Reply
 
Thread Tools Search this Thread Display Modes
 
Old 05-07-2020, 08:00 AM   #1
2 Rivet Member
 
1976 31' Excella 500
Crewe , Virginia
Join Date: Sep 2016
Posts: 66
DIY Torsion Axle Reconditioning

I have read many posts about torsion axles no longer being able to be reconditioned and just replaced. I have reconditioned rubber parts for VW's and Porsche's in the past......C.V.boots, intake manifold sleeves, spring buffers/stops, and obsolete window gaskets, just by using a wintergreen oil/alcohol mix, or Simple Green, and even plain WD-40.

Has anyone ever considered drilling a hole in the upper section in the middle of an axle tube and filling it with a conditioner and letting it sit while the wheels are off the ground and see if the torsion arm angles change from negative to either a zero or even a positive angle?

Of course you would need to siphon all of the conditioner out of the axle tube after the rubber has absorbed the plasticizer back into the rods. After that, weld /fill the hole back in.
__________________

Dspchef is offline   Reply With Quote
Old 05-07-2020, 08:37 AM   #2
Rivet Master
 
rideair's Avatar
 
Join Date: Sep 2004
Posts: 1,407
Not saying it can't been done, but never heard of anyone doing it. Looks like you have a 1976 Airstream and unless the axles have been replaced, sounds like a great chance for you to try it out.

Since it will be almost impossible to get all of the conditioner out, the question also becomes, how does having the remaining conditioner affect the rubber rods ability to hold the swing-arm in place from sliding out being it's held in place by pressure?

For me, it would be better to remove/replace four bolts, splice two wires and have a new axle. But everyone looks at things differently,

Good Luck,
__________________

__________________
Paul Waddell
rideair is offline   Reply With Quote
Old 05-07-2020, 08:49 AM   #3
2 Rivet Member
 
1976 31' Excella 500
Crewe , Virginia
Join Date: Sep 2016
Posts: 66
Quote:
Originally Posted by rideair View Post
Not saying it can't been done, but never heard of anyone doing it. Looks like you have a 1976 Airstream and unless the axles have been replaced, sounds like a great chance for you to try it out.

Since it will be almost impossible to get all of the conditioner out, the question also becomes, how does having the remaining conditioner affect the rubber rods ability to hold the swing-arm in place from sliding out being it's held in place by pressure?

For me, it would be better to remove/replace four bolts, splice two wires and have a new axle. But everyone looks at things differently,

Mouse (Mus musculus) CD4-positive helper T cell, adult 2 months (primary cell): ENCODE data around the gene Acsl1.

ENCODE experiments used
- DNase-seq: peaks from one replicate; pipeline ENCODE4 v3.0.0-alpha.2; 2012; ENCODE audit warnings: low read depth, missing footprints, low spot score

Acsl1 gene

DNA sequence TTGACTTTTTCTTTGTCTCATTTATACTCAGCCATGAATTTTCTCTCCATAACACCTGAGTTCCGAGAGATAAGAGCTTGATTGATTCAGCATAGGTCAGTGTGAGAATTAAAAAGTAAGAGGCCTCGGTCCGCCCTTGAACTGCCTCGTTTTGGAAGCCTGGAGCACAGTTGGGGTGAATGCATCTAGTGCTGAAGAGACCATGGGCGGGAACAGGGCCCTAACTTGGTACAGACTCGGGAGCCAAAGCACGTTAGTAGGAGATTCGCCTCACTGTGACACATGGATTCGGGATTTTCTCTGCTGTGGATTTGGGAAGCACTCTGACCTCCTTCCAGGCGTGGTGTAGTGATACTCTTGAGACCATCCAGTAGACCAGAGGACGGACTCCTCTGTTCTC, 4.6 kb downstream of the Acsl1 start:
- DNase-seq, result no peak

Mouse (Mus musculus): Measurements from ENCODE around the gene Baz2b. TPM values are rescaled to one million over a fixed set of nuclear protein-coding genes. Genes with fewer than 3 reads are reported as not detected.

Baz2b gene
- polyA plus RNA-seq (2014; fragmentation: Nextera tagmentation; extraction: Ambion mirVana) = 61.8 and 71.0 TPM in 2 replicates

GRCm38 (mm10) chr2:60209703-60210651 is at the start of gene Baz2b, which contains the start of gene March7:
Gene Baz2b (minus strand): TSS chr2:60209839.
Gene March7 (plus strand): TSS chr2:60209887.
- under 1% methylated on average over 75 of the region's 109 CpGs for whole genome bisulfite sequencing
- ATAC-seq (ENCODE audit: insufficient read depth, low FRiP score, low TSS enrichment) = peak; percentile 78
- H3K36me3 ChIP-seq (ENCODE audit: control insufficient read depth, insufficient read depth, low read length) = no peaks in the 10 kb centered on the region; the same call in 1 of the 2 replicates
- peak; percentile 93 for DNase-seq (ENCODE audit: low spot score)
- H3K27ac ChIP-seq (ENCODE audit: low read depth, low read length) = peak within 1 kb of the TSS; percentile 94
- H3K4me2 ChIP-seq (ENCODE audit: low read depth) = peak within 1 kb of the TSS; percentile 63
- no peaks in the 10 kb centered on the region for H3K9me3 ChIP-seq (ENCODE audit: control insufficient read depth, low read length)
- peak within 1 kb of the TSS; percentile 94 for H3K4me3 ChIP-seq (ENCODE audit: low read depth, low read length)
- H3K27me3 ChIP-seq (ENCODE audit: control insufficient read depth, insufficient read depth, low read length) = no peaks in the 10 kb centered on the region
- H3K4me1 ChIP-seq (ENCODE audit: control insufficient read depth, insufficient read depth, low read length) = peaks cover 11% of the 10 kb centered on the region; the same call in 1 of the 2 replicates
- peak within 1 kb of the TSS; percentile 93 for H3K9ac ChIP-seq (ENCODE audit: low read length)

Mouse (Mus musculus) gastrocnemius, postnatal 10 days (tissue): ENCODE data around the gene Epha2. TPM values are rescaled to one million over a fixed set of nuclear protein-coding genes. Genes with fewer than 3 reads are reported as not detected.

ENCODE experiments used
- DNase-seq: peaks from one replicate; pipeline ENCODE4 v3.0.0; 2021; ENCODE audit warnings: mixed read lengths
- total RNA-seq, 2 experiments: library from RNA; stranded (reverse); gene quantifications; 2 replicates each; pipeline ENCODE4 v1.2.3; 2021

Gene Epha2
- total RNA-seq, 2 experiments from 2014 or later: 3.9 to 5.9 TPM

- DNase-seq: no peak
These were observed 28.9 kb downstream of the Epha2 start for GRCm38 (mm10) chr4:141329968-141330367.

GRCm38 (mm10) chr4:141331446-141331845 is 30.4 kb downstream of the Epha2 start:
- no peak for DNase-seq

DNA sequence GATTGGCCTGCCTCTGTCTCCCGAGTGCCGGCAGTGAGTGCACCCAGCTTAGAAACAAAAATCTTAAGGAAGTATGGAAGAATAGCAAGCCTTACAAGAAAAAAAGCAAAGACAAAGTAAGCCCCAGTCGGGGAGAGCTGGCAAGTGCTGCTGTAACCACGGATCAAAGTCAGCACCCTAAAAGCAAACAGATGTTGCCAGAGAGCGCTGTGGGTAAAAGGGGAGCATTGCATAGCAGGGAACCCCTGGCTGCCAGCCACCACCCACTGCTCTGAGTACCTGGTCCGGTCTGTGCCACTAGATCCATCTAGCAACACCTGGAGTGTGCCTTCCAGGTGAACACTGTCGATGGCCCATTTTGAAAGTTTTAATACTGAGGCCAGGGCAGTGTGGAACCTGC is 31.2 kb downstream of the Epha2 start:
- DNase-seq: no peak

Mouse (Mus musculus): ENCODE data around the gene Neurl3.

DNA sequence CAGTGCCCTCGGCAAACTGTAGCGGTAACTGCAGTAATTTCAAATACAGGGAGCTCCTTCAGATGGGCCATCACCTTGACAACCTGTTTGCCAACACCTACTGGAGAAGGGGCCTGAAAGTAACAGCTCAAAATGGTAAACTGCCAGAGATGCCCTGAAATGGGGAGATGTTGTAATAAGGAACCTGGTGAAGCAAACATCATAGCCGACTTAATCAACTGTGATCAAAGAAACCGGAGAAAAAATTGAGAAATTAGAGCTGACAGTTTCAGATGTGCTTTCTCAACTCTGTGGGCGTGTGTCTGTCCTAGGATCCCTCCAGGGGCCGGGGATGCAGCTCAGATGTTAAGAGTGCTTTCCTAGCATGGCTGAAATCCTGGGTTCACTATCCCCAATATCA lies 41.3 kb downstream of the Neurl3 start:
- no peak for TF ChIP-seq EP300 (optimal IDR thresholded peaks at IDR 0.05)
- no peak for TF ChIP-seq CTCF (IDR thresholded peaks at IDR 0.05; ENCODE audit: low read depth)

Good Luck,
Well, from what I have read, the axle tubes are not exactly sealed where the torsion arm goes into the tube and that moisture does enter, and that assists with the rubber rods getting non pliable. If this does work the conditioner remnants should eventually drain out on its own. Also if this does work, the rubber rods should go back to their original or close to original installed shape and wouldn't slide out to begin with.

At this time, I have a little life left in my axles, since we do not do any extremely long distance camping, but I have the problem of thinking too much and this was one of those things......
Dspchef is offline   Reply With Quote
Old 05-07-2020, 09:04 AM   #4
Rivet Master
 
damonbeals's Avatar
 
1998 31' Excella 1000
1979 23' Safari
Mooresville , Indiana
Join Date: Aug 2007
Posts: 532
20 or 30+ years of being smashed, I don't think any conditioner is going to give the rubber it's spring back. Back years ago, the factory would take your old axle and replace the rubber rods, but like many things isn't an option anymore. New axles are the cheap part of a vintage overhaul these days.



Damon
#4827
damonbeals is offline   Reply With Quote
Old 05-07-2020, 10:36 AM   #5
Moderator dude
 
Action's Avatar

 
1966 26' Overlander
Phoenix , Arizona
Join Date: Apr 2002
Posts: 6,652
Images: 13
Replacement is within the scope of nearly all owners. Beyond that the user/owner is extremely limited. The better way to "condition" the rubber in the axle tube is to tow the trailer frequently.

The process to install rods is to chill the rubber to well below zero f temps and install them and the axle into the tube. As the rubber heats back up it expands. Then the axle is working against the rubber rods. I believe all of the rubber rods are the same length for all axles of the same axle tube diameter. The different load capacity is based on how long the axle shaft is inside the tube.

Installing any fluid will only contact very small parts of the rubber. Or the space between the left and right side of the rubber rods. (Since each side is independent of each other.) Having little to no impact on the vast majority of the rubber. Which would still be hard and inflexible.